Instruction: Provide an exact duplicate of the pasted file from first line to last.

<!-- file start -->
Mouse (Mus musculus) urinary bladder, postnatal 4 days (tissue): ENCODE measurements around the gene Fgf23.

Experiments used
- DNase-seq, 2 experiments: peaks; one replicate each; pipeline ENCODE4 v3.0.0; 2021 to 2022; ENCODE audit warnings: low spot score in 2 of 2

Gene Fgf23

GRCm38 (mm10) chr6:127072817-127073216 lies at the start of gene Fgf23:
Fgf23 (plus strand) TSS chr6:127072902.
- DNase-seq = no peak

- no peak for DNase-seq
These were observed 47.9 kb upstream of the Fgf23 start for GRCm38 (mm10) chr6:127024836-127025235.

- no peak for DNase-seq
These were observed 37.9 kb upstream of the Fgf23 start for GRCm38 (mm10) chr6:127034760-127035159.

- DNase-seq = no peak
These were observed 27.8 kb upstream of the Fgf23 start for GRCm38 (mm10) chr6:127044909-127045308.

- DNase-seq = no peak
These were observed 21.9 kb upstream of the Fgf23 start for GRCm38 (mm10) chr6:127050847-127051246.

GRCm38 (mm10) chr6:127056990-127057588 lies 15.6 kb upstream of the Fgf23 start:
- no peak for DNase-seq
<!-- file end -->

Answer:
Mouse (Mus musculus) urinary bladder, postnatal 4 days (tissue): ENCODE measurements around the gene Fgf23.

Experiments used
- DNase-seq, 2 experiments: peaks; one replicate each; pipeline ENCODE4 v3.0.0; 2021 to 2022; ENCODE audit warnings: low spot score in 2 of 2

Gene Fgf23

GRCm38 (mm10) chr6:127072817-127073216 lies at the start of gene Fgf23:
Fgf23 (plus strand) TSS chr6:127072902.
- DNase-seq = no peak

- no peak for DNase-seq
These were observed 47.9 kb upstream of the Fgf23 start for GRCm38 (mm10) chr6:127024836-127025235.

- no peak for DNase-seq
These were observed 37.9 kb upstream of the Fgf23 start for GRCm38 (mm10) chr6:127034760-127035159.

- DNase-seq = no peak
These were observed 27.8 kb upstream of the Fgf23 start for GRCm38 (mm10) chr6:127044909-127045308.

- DNase-seq = no peak
These were observed 21.9 kb upstream of the Fgf23 start for GRCm38 (mm10) chr6:127050847-127051246.

GRCm38 (mm10) chr6:127056990-127057588 lies 15.6 kb upstream of the Fgf23 start:
- no peak for DNase-seq